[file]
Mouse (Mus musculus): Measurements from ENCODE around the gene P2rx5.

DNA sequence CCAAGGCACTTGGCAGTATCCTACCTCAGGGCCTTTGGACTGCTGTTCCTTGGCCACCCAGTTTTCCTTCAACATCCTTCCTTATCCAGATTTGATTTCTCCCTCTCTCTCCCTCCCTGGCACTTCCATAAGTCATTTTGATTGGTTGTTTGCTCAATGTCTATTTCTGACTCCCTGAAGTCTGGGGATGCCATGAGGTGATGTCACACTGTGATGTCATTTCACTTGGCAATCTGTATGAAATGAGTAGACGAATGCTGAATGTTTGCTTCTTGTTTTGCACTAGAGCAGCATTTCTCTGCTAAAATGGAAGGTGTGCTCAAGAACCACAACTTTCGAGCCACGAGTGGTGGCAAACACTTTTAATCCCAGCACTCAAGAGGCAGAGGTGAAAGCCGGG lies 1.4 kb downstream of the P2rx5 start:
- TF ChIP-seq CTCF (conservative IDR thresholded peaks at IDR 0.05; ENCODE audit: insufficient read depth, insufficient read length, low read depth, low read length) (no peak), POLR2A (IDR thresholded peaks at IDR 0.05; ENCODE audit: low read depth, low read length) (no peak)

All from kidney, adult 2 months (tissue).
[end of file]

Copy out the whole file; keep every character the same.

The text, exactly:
Mouse (Mus musculus): Measurements from ENCODE around the gene P2rx5.

DNA sequence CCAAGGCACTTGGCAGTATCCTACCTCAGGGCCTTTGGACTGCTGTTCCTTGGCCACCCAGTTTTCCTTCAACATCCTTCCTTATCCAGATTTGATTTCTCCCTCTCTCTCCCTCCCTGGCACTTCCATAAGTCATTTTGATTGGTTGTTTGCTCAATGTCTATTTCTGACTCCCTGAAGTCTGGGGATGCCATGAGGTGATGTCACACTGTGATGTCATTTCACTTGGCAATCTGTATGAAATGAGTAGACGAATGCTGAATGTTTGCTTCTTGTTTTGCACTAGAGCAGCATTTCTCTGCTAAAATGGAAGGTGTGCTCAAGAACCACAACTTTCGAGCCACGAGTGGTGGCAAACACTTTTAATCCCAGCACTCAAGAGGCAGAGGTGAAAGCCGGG lies 1.4 kb downstream of the P2rx5 start:
- TF ChIP-seq CTCF (conservative IDR thresholded peaks at IDR 0.05; ENCODE audit: insufficient read depth, insufficient read length, low read depth, low read length) (no peak), POLR2A (IDR thresholded peaks at IDR 0.05; ENCODE audit: low read depth, low read length) (no peak)

All from kidney, adult 2 months (tissue).